Hahaha, that was well-played! (And embrace the nerdiness! It can only increase an individual’s level of awesome!)

          • 128bitigor

            And people moan that it’s sexist when exactly the same thing happens to Aya Brea from 3rd Birthday… haha

  • Gotta give plenty of credit to Sawaki. This is the only fantasy character with a good taste in jeans and still looks classy in them.

  • Edwin Bradford

    Siliconera, I don’t get it? Why is the Game Designer being credited with the physical appearance of the game? Is “Game Designer” being mis-translated from “Art Director” in Japanese? I read some Japanese, enough to know they don’t use the title “Game Designer” in Japan, the role is called “Game Planner”, a I believe is much more descriptive of what they actually do.

    In a Western Studio you have the…

    Art Director = How it looks
    Game Designer = How it plays
    Lead Programmer = How it works

    I’ve worked in the game industry for around five years in four different companies and I’ve never come across the appearance of the game being decided by the Game Designer. They own the story and the context and hence the setting but the Art Director is the one that really decides how it looks.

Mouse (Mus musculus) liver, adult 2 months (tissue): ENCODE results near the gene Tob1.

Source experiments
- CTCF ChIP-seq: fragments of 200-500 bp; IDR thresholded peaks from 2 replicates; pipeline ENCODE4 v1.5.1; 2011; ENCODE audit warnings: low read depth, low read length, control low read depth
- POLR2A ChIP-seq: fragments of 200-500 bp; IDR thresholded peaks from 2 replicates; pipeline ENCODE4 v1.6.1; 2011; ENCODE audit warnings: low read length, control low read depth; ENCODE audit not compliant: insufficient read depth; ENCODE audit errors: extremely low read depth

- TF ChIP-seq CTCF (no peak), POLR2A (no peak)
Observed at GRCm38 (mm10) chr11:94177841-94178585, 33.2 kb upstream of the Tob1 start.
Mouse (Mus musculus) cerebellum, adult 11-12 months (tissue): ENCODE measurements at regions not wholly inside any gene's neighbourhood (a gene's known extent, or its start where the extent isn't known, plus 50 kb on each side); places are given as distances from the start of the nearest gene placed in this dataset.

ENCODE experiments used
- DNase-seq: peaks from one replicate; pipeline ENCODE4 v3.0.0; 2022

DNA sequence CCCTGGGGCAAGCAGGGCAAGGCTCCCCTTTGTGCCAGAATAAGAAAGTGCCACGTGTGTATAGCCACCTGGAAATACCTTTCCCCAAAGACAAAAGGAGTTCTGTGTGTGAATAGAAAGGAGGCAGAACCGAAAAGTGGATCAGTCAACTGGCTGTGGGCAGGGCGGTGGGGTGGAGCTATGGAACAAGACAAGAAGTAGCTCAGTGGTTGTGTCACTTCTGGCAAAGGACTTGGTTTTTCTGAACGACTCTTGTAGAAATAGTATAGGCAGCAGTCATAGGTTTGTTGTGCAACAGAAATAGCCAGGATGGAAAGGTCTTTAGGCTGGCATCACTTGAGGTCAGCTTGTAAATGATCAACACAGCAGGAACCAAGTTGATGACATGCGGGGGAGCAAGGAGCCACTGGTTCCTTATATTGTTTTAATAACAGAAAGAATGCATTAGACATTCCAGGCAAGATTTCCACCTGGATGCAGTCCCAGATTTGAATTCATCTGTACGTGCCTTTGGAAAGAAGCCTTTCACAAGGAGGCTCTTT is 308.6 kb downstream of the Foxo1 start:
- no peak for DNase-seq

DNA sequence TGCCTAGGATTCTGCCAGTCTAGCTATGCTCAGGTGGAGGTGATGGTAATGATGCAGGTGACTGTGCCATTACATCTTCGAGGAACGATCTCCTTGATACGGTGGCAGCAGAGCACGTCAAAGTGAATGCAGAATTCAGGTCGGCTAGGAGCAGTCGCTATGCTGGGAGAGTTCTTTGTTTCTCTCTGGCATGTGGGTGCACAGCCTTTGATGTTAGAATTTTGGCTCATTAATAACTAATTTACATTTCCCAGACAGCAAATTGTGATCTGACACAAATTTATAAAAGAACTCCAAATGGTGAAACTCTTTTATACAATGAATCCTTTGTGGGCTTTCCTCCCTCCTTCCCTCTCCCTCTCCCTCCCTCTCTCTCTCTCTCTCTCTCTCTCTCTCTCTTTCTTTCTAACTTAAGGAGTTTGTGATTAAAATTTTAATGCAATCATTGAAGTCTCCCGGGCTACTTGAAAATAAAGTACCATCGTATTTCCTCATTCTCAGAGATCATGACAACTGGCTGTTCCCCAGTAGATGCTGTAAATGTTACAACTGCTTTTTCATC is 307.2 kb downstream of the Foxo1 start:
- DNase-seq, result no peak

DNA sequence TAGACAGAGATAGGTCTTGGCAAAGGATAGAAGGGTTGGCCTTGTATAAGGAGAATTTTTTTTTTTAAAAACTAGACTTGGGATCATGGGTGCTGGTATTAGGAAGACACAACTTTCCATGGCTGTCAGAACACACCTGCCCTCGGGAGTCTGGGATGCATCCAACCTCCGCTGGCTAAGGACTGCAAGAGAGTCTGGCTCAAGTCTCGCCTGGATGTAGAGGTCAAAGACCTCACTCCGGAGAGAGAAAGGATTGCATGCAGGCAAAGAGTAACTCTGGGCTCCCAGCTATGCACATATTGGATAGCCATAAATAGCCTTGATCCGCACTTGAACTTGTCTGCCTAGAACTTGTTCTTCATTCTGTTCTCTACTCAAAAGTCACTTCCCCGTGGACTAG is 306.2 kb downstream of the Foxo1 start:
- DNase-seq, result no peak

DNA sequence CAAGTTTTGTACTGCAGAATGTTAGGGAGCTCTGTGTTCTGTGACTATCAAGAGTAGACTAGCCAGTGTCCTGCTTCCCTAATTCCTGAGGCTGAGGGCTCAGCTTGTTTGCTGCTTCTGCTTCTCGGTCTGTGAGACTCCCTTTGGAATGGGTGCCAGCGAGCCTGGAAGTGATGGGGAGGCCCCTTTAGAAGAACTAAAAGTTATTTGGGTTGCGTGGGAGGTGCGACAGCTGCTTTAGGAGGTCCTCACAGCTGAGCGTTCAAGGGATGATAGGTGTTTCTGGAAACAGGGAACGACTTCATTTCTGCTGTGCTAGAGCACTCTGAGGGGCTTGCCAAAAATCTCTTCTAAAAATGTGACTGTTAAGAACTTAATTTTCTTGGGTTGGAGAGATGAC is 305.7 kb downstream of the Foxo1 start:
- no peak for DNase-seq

Surely the Art Director and Character Artist should be taking credit for character appearance. Can someone please clarify why I see articles like this and other Games Designers like Keita Takahashi (Katamari Damacy) taking credit for games they’ve worked on when the Art Style is the most distinctive factor and that is not the job they did.

    Enlighten me.

    • 128bitigor

      Maybe because, as the case with Keita Takahashi was, some Game Designers are also responsible for Art Direction? I think that would be common enough in Japan. Nomura was pretty much father of Kingdom Hearts, Kojima could (but who really knows) decide about every single aspect of the game. Then again, Game Director may entirely influence the art direction just by leaving the job to the Art Director who shares similiar view. (Kojima and Yoji Shinkawa) Is it really that set in stone? I don’t think so, certainly not in such big projects. 

      All in all, isn’t Takeyasu just a game director? 

  • Edwin Bradford

    Smaller projects are more likely to have crossover of roles because they might not have an Art Director.

    Establishing roles on a team is essential, it prevents people without specialist experience making decisions in areas they do not understand. The problem with the arts is that everyone thinks they’re a designer so its very important to stop non-visually literate members of the team from making visual decisions. 

    There’s a very easy way to resolve this, find the concept art and see who created it. The media loves to create cult personalities, game stars, I do not believe particular individuals, Kojima, Takahashi et al. are responsible for the creative success of projects, in my experience projects are made by good teams that work together and it is wrong to ascribe their success to any single cult individual.

  • cj_iwakura

    No Louis Cypher inspiration? Come on, be honest.